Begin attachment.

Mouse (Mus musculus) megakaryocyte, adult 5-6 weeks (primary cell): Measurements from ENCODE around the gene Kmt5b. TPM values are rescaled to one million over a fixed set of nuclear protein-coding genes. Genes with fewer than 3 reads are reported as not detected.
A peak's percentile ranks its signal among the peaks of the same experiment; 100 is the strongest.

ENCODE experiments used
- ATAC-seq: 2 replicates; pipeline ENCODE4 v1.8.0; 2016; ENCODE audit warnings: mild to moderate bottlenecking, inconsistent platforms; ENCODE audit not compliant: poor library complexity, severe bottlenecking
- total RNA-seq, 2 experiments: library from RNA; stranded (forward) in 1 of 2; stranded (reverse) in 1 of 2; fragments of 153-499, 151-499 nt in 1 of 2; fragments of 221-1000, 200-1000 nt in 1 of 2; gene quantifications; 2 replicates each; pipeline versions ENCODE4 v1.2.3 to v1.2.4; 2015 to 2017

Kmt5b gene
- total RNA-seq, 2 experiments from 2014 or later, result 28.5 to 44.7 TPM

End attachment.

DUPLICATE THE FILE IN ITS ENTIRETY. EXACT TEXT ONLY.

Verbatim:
Mouse (Mus musculus) megakaryocyte, adult 5-6 weeks (primary cell): Measurements from ENCODE around the gene Kmt5b. TPM values are rescaled to one million over a fixed set of nuclear protein-coding genes. Genes with fewer than 3 reads are reported as not detected.
A peak's percentile ranks its signal among the peaks of the same experiment; 100 is the strongest.

ENCODE experiments used
- ATAC-seq: 2 replicates; pipeline ENCODE4 v1.8.0; 2016; ENCODE audit warnings: mild to moderate bottlenecking, inconsistent platforms; ENCODE audit not compliant: poor library complexity, severe bottlenecking
- total RNA-seq, 2 experiments: library from RNA; stranded (forward) in 1 of 2; stranded (reverse) in 1 of 2; fragments of 153-499, 151-499 nt in 1 of 2; fragments of 221-1000, 200-1000 nt in 1 of 2; gene quantifications; 2 replicates each; pipeline versions ENCODE4 v1.2.3 to v1.2.4; 2015 to 2017

Kmt5b gene
- total RNA-seq, 2 experiments from 2014 or later, result 28.5 to 44.7 TPM